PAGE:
Interviews

Breast Cancer Survivor Story: Susan Ingeman

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 Susan is the first in our series and I am honored that such a strong group of women are willing to share their story for Breast Cancer Awareness Month.

Breast Cancer Survivor Story: Susan Ingeman

I’m a sixty-something year old native Floridian (there actually are some of us), with 3 great children and 2 wonderful grandchildren. Raised in New York, I returned to Florida shortly after my youngest child (Jaci) was born and lived primarily in Stuart, FL. I have over the years had the great fortune of working with some of the finest doctors in South Florida. Through the years, I’ve been very conscientious about scheduling the recommended tests and examinations... a trait which I will always be thankful for.

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 1. How was your cancer discovered and diagnosed? In late November 2009, I went for my yearly mammogram and while there needed a re-take on my right breast and then was asked if I could stay for an ultrasound. A few days later my GYN called to say I needed to follow up with a Breast Specialist – thank heavens I got in with Dr. Vopal!! He performed a needle biopsy and said the tumor was very small but the pathologist said it was malignant. Luckily it was caught early at Stage 1.

2. What was life like during your treatment? We scheduled surgery for January 8, 2010 and needed a 2nd surgery performed on January 29th after the doctor felt not enough of the area was removed. I met with Dr. Griffis, a Radiation Oncologist and since the tumor was small and Stage 1, I would not need chemo. My radiation was scheduled for 5 days a week for 6 ½ weeks, which ended just before Easter…needless to say I had a very “Happy Easter”. Since my breast cancer was estrogen based, I have been prescribed to take “Femera” which keeps my system from making estrogen and makes it 98% positive that I will not have a re-occurrence. I must take it for 5 years, so I have about 2 ½ more years before I am a “Breast Cancer Survivor”!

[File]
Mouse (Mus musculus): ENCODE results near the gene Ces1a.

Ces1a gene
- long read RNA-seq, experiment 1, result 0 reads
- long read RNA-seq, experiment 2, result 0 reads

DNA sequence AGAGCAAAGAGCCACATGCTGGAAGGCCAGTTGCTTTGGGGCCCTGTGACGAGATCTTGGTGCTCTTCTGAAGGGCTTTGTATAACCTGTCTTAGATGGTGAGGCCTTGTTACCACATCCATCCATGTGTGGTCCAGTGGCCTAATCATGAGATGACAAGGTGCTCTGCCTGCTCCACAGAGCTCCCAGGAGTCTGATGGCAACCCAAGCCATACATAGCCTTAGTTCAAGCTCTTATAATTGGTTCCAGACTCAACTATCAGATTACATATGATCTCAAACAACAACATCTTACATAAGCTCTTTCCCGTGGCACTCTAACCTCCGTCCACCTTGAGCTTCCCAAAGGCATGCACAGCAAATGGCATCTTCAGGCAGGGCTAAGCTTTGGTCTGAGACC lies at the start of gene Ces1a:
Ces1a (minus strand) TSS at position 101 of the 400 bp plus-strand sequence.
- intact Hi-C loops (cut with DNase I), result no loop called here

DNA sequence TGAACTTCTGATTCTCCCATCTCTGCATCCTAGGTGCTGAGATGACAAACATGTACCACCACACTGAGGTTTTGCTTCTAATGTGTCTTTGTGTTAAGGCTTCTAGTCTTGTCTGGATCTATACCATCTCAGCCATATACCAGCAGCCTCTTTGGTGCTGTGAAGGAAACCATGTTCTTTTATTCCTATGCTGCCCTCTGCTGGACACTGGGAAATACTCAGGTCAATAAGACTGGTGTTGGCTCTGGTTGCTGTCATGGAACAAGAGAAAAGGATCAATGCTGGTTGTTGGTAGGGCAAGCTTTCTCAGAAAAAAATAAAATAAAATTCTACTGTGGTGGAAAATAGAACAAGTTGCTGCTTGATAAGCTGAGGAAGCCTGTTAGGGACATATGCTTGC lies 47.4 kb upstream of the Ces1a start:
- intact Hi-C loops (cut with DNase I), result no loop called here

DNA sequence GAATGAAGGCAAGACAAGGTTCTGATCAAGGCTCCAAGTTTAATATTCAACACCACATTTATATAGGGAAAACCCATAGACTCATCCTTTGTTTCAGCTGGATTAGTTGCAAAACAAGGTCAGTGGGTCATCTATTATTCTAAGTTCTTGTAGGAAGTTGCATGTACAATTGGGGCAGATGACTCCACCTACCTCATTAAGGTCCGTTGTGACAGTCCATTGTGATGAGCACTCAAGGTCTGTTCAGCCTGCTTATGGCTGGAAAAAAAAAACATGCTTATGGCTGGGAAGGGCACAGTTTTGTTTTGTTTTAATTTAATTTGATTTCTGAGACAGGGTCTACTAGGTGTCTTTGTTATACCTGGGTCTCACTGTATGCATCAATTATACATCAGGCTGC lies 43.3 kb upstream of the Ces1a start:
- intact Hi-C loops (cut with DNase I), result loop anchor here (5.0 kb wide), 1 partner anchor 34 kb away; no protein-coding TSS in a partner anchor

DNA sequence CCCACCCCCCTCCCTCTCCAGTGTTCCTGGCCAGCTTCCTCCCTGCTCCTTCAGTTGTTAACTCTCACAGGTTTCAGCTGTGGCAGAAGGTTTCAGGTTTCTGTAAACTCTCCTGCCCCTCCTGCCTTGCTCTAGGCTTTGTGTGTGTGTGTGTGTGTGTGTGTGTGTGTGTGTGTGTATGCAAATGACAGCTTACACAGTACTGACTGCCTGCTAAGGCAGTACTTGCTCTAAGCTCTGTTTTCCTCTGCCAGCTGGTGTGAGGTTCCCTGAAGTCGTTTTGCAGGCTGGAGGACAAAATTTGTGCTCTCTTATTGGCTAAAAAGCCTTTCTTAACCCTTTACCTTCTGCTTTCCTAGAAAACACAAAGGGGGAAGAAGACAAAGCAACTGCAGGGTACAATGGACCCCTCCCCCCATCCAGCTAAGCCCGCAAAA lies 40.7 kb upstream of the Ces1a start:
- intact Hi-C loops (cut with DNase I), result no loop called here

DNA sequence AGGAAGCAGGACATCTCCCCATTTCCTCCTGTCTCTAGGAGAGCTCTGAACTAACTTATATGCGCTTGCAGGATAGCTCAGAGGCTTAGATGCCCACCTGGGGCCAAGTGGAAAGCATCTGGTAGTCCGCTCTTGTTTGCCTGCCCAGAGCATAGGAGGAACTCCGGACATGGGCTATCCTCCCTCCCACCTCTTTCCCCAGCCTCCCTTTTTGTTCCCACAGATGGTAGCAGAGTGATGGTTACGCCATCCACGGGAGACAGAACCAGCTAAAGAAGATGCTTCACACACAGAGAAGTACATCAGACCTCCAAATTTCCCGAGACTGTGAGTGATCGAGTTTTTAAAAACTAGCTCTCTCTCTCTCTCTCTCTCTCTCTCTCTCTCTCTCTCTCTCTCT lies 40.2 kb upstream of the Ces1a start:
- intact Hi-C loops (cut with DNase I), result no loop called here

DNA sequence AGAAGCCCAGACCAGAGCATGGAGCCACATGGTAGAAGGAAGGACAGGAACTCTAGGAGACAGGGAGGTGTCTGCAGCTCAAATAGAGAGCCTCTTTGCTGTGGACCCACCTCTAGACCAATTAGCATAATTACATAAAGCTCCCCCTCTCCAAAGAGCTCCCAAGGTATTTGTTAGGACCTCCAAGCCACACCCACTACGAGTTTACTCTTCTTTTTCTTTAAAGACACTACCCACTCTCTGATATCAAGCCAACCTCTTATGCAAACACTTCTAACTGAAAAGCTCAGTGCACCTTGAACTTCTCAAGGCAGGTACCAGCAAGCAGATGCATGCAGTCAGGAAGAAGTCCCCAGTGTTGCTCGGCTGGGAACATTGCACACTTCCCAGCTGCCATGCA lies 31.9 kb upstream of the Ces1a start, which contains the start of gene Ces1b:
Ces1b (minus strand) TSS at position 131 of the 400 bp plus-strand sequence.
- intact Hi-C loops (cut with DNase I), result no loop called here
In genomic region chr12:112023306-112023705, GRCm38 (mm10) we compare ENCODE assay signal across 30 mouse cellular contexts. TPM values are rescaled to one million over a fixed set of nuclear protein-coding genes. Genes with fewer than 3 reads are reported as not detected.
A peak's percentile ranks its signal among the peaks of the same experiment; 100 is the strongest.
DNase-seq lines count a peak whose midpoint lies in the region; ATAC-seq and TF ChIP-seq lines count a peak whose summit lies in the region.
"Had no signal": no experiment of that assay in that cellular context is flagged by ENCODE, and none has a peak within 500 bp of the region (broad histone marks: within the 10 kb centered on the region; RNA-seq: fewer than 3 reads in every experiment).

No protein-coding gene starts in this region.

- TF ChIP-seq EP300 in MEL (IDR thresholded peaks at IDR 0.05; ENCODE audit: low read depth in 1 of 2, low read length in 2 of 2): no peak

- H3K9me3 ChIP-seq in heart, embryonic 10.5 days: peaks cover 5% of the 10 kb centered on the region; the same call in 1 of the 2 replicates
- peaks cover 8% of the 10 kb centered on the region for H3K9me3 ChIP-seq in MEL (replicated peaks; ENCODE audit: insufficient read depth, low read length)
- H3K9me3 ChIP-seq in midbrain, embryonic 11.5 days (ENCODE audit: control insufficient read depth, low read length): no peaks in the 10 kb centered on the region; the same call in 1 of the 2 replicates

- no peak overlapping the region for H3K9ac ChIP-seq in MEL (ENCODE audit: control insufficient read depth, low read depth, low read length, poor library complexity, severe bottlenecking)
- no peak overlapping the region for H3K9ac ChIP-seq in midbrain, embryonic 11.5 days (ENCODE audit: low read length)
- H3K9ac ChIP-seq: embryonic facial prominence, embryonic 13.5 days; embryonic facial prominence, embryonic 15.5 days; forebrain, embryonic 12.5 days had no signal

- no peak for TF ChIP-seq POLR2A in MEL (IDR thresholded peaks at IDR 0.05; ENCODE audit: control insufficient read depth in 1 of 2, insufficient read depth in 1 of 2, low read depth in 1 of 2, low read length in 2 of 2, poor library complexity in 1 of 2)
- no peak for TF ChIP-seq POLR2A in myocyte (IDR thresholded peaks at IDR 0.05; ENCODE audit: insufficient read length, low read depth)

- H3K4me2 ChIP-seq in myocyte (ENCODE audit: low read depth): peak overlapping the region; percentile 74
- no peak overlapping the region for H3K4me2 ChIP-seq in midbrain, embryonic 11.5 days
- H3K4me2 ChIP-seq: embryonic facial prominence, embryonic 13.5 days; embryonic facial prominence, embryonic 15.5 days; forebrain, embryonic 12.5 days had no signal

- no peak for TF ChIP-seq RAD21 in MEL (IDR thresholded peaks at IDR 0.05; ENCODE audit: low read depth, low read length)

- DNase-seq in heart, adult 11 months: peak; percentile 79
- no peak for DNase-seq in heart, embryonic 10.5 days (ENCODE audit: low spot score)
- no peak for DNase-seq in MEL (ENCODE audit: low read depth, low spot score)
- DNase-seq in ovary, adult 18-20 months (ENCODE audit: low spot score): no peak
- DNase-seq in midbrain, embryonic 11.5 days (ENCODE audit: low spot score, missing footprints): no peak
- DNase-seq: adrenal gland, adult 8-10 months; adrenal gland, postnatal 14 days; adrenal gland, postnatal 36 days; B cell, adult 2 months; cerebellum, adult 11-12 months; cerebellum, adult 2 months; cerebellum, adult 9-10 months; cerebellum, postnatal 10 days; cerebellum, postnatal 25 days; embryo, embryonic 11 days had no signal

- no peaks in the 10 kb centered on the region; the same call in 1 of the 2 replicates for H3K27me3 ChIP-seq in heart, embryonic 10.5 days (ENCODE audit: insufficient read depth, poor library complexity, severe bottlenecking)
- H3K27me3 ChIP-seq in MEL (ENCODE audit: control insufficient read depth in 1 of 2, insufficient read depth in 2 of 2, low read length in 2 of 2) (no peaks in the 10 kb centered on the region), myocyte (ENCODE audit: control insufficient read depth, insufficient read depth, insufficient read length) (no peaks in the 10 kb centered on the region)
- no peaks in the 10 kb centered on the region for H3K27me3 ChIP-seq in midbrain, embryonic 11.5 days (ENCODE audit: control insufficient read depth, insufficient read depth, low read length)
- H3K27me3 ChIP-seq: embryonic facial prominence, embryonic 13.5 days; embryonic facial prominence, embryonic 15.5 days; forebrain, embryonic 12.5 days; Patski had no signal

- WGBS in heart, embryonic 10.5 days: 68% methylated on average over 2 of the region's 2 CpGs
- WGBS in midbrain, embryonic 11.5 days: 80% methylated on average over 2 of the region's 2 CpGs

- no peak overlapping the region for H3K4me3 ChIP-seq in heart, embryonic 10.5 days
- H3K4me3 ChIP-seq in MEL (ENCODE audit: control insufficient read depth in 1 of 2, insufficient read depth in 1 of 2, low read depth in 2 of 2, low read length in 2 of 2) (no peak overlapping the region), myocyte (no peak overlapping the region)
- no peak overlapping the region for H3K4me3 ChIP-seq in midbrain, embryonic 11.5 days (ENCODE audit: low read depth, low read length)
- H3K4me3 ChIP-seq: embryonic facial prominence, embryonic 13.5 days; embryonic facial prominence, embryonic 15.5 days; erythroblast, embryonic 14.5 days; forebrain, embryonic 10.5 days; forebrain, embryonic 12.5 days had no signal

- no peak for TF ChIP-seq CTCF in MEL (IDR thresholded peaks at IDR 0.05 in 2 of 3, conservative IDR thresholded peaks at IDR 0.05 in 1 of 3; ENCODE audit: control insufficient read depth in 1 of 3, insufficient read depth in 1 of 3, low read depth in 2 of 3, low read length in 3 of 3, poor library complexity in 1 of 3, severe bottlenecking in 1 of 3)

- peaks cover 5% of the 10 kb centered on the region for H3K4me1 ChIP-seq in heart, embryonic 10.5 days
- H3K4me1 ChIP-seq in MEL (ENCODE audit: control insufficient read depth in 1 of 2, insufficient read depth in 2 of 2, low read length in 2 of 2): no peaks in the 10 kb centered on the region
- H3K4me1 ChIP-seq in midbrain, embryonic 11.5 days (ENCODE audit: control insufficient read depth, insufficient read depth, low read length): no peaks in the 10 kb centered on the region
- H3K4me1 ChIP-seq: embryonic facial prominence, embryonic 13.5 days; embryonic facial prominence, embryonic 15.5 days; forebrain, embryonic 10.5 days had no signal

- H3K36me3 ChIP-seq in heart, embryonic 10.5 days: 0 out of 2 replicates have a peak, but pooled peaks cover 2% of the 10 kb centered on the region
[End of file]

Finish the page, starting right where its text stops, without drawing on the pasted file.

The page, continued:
3. Were you able to stay positive during the tough moments? How did your mindset effect your treatment and recovery? So much of the prep, testing, surgery and radiation was “fear of the unknown”. I’m a very good patient, kept all doctor’s appointments and was only in the hospital 3 times in my life to have children. I stayed fairly upbeat during most, because of positive family and friends, also great faith in 2 great doctors and their fantastic teams! Whenever you have a “blue” day, have a good cry in the shower and move on. A good reason for “up” days for me were 2 wonderful grand children!

4. How have things changed since you were cleared of cancer? As I said previously, I have not been cleared of cancer yet and I only suffer from “Femera” side effects (hot flashes, joint pain, etc.)… all which make me feel like an old lady… "this too shall pass”.

5. What message do you hope to give others battling breast cancer? As with most battles, you take them 1 day, 1 test or event at a time. Have faith in your doctors and teams. We are lucky there have been so many advances. Take advantage and enjoy your good days – you will be getting more and more of them!!